To spend time in Berlin, Germany is to be surrounded by echoes of the Holocaust. The silhouettes of Jewish victims can be seen in the memorials of concrete coffins emerging from the ground, brass plaques cemented into the sidewalks, sculptures of men, women and children atop pedestals, and the anti-Semitic edicts drawn on placards hoisted on street poles.
The small community of Israeli Jews who moved to the epicenter of the Jewish genocide since World War II have made a peculiar peace with this past. Some came when the city was divided in two and settled in West Berlin, and others are recent arrivals, former Ukrainians and Russians who prefer Eastern Europe to the Middle East.
They all know the city’s history and they know the oddity that they represent.
Speaking to these Israeli Jews about their relationships with German neighbors is a course of curiosity and incredulity. They offer that perhaps as many as 20% of Germans today are Nazi sympathizers much like their grandparents, and a similar percentage probably don’t think about the past at all. The Israeli-German residents estimate that most non-Jewish Germans are embarrassed about their legacy but don’t want to hate their own flesh-and-blood. Such Germans are left in an awkward situation when they talk with Jews: the unsympathetic descendants of murderers are engaged with the much more sympathetic descendants of their victims, creating an unbalanced state.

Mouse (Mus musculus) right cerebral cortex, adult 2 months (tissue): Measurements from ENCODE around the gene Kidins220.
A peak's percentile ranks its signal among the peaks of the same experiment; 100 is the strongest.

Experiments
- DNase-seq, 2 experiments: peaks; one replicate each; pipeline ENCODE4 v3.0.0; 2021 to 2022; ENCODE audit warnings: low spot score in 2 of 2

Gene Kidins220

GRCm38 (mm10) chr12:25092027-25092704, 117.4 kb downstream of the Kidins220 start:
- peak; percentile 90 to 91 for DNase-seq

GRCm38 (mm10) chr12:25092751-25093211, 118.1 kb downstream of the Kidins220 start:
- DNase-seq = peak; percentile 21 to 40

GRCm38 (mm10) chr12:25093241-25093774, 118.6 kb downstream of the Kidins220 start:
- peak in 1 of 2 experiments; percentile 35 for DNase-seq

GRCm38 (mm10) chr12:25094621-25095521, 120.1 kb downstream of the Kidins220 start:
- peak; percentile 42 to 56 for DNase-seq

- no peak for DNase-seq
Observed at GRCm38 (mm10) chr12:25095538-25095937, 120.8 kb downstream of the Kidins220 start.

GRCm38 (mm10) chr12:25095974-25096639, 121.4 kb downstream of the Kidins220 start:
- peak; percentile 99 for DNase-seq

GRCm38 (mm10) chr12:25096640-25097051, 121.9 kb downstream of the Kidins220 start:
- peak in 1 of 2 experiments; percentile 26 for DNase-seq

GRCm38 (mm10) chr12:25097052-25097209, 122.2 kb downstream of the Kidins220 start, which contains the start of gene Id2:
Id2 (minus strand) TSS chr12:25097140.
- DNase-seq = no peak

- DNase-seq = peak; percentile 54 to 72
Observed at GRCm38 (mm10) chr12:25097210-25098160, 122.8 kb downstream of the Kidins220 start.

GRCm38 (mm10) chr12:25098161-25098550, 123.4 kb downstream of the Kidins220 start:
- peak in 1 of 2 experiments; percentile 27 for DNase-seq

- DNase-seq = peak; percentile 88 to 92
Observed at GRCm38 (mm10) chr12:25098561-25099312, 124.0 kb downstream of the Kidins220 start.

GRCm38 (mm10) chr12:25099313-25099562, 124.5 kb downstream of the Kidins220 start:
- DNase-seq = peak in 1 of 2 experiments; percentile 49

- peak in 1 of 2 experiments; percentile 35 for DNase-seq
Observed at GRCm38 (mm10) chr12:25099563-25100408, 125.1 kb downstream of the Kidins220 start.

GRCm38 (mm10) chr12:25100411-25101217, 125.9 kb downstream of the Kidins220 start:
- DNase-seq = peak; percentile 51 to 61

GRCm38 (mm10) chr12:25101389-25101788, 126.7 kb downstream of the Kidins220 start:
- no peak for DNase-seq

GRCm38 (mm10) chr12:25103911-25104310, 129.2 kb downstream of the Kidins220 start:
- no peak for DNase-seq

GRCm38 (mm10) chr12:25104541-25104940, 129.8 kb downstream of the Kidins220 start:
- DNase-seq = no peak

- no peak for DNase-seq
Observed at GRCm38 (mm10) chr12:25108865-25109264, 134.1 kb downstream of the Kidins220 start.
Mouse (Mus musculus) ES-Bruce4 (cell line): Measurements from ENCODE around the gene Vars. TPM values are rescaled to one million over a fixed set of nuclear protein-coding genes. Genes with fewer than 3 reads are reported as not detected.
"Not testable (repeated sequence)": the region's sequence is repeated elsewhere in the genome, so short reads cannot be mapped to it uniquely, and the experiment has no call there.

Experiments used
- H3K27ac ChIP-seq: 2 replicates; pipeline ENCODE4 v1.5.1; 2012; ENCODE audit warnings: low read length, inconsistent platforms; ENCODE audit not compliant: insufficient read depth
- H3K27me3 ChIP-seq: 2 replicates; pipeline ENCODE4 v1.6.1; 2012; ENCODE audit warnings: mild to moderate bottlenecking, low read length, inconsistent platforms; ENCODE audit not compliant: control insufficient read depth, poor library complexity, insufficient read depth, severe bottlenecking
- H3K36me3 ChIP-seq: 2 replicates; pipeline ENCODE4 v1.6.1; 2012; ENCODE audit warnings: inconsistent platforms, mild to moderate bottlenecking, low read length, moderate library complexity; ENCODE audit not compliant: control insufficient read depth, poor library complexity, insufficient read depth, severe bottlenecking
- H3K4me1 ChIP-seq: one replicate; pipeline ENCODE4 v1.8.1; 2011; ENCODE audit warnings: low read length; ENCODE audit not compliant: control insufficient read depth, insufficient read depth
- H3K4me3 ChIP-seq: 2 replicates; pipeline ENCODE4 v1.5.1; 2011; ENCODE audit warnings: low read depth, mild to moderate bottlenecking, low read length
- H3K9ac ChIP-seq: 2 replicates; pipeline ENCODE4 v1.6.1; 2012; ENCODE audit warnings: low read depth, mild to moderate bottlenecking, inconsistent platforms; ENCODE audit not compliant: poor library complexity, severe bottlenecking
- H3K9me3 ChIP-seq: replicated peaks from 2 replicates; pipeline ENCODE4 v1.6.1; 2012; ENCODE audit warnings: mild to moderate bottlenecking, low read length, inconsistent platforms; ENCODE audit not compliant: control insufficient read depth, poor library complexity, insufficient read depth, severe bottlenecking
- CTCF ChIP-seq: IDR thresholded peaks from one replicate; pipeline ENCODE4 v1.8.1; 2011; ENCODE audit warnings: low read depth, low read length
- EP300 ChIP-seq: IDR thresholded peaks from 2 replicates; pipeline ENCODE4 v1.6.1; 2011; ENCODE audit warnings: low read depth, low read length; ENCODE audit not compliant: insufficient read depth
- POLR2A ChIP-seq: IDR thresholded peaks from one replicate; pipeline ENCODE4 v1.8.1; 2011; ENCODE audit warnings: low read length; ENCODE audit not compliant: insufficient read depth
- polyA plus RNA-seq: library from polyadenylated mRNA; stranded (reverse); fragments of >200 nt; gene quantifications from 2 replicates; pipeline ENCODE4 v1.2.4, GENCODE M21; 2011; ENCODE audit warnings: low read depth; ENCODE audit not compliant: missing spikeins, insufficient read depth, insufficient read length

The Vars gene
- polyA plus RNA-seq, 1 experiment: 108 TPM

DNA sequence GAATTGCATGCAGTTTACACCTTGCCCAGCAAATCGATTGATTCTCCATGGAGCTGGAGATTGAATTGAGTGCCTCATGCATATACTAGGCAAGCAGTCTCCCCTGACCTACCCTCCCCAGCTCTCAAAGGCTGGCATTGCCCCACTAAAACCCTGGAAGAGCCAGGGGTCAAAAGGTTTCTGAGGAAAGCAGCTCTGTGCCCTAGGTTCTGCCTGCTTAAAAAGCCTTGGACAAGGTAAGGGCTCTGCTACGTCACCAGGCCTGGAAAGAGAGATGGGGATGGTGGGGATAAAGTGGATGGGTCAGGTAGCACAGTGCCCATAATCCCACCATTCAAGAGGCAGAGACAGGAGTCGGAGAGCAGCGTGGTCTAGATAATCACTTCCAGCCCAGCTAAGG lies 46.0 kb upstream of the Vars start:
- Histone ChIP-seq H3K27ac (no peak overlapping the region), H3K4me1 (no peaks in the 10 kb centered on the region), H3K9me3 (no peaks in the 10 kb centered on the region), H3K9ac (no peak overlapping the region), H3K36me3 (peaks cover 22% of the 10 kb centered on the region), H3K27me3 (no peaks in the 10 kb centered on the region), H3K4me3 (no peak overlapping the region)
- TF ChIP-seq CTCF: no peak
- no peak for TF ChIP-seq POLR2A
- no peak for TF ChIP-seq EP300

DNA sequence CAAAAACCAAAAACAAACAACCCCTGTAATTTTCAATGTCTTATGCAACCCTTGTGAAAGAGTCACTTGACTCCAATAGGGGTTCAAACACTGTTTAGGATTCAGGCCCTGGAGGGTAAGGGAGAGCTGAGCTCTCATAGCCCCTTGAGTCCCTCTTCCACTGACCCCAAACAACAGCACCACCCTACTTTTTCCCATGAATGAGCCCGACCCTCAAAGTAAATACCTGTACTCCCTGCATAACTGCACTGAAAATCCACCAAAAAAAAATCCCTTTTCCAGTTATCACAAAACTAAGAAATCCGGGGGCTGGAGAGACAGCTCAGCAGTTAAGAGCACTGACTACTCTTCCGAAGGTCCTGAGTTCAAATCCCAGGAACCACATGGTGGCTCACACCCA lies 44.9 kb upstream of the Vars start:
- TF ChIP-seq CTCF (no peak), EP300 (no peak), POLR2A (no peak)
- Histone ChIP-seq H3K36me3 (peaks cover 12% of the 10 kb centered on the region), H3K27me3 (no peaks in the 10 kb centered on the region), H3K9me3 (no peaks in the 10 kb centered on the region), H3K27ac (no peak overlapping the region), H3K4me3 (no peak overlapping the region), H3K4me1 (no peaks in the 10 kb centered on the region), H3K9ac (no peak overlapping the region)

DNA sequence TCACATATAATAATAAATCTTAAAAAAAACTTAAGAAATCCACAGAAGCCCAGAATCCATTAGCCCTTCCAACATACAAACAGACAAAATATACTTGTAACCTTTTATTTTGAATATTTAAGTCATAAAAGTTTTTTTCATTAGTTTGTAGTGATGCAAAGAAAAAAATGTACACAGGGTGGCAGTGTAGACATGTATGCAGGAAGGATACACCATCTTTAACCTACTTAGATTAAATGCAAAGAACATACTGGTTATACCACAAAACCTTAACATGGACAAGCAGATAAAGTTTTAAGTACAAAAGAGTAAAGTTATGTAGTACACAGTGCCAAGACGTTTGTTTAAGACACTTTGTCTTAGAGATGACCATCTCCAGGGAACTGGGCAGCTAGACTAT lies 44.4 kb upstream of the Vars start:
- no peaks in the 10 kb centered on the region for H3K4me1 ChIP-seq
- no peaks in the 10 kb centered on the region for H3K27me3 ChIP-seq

The Jewish Berliners dislike the dynamic, and argue that today’s generation of Germans cannot be held responsible for the sins of the past. They argue that today’s Germans have atoned as best they could through memorials and compensation to survivors. These Jews offer that they bemoan the preferred position they have in society as children of victims; they do not want such inherited status. Instead, they seek their righteous rank earned from sympathizing with the challenging constellation that places today’s Germans alongside Jews. The Jews and Germans are equally inheritors of the past, no more, no less.
Today in Berlin, I heard Jews talk about two different Children of the Holocaust. While I have long been familiar with children of Survivors like myself, it was shocking to hear some Jews relate to the grandchildren of Nazis as victims as well, albeit of familial reputational stain rather than of genocide. Perhaps that is how these new German Jews live surrounded by Jewish and Nazi ghosts: imagining that today’s Germans live with those same ghosts as well.